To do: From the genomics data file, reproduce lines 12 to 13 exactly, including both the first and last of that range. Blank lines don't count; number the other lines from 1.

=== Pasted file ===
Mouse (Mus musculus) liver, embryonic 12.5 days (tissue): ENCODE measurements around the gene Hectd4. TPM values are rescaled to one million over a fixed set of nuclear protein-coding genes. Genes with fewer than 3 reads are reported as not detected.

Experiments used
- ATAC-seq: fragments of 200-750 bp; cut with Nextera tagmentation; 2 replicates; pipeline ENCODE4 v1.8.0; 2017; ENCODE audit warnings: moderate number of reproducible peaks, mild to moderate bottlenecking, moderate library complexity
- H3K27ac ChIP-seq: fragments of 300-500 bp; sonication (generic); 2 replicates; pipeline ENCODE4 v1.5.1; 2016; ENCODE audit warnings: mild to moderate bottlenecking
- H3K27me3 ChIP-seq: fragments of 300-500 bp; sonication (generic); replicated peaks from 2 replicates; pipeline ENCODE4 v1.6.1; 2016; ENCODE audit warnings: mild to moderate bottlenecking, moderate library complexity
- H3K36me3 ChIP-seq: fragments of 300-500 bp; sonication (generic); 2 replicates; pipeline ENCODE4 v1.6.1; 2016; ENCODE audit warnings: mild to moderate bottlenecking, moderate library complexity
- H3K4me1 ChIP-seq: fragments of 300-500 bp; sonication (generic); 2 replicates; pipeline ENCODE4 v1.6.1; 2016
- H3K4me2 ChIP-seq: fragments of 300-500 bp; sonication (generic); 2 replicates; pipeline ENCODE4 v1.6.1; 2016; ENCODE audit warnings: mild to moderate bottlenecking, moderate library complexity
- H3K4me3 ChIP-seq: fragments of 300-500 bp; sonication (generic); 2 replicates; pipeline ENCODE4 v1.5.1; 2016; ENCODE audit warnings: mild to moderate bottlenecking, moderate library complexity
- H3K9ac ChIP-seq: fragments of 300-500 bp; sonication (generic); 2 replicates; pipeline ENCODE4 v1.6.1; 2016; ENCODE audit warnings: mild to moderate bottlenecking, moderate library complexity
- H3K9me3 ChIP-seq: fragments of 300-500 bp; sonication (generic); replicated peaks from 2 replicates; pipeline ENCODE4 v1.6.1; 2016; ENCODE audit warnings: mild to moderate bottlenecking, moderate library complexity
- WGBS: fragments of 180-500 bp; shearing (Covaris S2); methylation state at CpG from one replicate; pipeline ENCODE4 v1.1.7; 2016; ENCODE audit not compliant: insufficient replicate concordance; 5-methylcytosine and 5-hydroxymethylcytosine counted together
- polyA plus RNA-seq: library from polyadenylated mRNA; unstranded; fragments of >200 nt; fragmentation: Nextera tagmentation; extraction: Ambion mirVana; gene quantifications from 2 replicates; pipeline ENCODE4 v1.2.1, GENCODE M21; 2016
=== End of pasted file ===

- WGBS: fragments of 180-500 bp; shearing (Covaris S2); methylation state at CpG from one replicate; pipeline ENCODE4 v1.1.7; 2016; ENCODE audit not compliant: insufficient replicate concordance; 5-methylcytosine and 5-hydroxymethylcytosine counted together
- polyA plus RNA-seq: library from polyadenylated mRNA; unstranded; fragments of >200 nt; fragmentation: Nextera tagmentation; extraction: Ambion mirVana; gene quantifications from 2 replicates; pipeline ENCODE4 v1.2.1, GENCODE M21; 2016